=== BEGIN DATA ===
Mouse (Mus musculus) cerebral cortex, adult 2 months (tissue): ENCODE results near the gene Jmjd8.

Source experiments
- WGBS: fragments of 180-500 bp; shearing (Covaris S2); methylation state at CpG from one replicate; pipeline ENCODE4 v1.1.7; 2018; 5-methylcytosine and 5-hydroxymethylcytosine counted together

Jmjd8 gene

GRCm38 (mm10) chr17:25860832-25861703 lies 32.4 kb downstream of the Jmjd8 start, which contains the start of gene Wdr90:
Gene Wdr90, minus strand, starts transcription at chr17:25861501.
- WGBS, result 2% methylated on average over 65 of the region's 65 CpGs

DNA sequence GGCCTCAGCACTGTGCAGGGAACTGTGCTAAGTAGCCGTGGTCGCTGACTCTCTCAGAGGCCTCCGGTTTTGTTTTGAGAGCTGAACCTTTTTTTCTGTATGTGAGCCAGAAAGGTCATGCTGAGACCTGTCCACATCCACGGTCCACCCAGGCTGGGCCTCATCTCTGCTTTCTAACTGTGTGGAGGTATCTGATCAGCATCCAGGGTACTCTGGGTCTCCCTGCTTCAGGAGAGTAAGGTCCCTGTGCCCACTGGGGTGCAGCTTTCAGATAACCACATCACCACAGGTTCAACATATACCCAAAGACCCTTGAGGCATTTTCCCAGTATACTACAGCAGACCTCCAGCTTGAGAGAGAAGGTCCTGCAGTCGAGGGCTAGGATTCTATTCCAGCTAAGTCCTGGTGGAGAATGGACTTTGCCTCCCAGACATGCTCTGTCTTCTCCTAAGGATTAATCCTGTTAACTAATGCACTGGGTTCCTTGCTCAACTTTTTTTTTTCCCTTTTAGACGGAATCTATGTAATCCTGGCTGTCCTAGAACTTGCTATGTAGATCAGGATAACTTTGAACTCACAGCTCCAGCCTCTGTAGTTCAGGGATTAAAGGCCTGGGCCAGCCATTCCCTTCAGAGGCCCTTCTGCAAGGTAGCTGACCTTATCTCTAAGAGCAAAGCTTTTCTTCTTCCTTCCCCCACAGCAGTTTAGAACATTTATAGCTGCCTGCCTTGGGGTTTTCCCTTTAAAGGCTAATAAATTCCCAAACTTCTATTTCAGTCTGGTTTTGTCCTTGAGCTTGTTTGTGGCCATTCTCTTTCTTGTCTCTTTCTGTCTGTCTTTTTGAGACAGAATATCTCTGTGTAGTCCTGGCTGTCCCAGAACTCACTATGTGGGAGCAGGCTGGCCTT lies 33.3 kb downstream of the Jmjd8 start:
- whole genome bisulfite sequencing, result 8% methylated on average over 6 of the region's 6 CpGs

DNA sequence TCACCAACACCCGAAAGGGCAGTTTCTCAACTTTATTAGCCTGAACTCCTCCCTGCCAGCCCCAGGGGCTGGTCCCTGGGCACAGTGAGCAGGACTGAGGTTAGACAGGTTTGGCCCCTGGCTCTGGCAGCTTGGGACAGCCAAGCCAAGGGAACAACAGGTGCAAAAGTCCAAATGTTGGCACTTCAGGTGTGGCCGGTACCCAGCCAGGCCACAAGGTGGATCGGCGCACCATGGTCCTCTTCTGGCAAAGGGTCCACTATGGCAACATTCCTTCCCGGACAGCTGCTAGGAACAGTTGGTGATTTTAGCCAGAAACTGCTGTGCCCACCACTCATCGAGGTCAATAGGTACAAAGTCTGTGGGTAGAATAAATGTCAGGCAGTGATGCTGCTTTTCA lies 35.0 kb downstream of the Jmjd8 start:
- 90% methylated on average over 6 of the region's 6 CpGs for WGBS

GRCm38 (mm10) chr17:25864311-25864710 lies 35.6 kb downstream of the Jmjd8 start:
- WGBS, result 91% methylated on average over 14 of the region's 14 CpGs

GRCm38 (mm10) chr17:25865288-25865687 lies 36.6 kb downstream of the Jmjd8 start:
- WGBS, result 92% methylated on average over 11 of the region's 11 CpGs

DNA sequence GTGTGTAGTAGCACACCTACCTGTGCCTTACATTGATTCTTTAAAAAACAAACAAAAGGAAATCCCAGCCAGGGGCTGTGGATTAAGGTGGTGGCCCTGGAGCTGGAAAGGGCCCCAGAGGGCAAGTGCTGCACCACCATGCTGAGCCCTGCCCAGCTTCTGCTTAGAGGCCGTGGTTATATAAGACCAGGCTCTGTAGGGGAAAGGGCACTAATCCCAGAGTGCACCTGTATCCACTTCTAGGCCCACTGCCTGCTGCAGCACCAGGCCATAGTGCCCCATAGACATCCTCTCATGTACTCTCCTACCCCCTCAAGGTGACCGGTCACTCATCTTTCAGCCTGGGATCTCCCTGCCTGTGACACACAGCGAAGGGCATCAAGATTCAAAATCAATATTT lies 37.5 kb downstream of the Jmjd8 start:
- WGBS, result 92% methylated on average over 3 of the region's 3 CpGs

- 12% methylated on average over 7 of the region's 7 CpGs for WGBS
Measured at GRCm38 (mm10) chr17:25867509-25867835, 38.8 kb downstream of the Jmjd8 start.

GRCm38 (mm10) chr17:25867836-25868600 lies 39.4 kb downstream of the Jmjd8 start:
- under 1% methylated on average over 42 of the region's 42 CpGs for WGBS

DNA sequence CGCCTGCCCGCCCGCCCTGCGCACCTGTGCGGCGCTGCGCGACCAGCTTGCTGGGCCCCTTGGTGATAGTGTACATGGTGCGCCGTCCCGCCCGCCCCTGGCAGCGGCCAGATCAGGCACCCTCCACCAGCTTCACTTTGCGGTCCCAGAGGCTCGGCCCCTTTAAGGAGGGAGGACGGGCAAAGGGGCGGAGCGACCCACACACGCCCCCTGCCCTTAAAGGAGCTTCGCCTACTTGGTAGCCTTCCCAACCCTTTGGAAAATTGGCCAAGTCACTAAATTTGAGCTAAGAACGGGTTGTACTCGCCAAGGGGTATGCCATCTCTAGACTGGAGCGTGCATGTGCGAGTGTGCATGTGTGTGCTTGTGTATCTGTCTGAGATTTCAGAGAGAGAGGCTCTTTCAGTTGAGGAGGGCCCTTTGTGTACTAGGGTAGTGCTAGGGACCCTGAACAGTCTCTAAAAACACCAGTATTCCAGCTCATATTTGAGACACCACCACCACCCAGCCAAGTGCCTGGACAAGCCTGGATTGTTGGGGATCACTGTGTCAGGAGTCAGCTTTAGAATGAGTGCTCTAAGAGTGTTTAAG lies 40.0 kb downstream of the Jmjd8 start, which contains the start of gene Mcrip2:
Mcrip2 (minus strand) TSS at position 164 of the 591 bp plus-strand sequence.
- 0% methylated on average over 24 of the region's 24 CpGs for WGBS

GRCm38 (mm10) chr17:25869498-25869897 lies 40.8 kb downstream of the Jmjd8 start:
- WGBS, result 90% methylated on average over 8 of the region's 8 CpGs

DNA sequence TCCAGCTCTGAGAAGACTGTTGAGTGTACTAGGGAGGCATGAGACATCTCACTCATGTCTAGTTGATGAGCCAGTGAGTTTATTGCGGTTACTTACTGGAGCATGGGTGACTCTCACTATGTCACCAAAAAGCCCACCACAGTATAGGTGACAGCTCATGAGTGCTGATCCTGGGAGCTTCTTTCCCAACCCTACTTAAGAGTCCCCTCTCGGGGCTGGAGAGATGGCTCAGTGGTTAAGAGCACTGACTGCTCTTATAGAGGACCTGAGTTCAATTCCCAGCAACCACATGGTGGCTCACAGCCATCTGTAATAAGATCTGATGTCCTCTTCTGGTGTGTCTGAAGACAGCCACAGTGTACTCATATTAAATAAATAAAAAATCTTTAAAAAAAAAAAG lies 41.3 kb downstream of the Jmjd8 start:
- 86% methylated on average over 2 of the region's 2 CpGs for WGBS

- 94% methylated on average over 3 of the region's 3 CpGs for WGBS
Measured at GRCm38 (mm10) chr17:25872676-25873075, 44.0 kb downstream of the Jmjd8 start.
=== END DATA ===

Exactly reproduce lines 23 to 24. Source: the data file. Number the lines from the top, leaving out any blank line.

Mcrip2 (minus strand) TSS at position 164 of the 591 bp plus-strand sequence.
- 0% methylated on average over 24 of the region's 24 CpGs for WGBS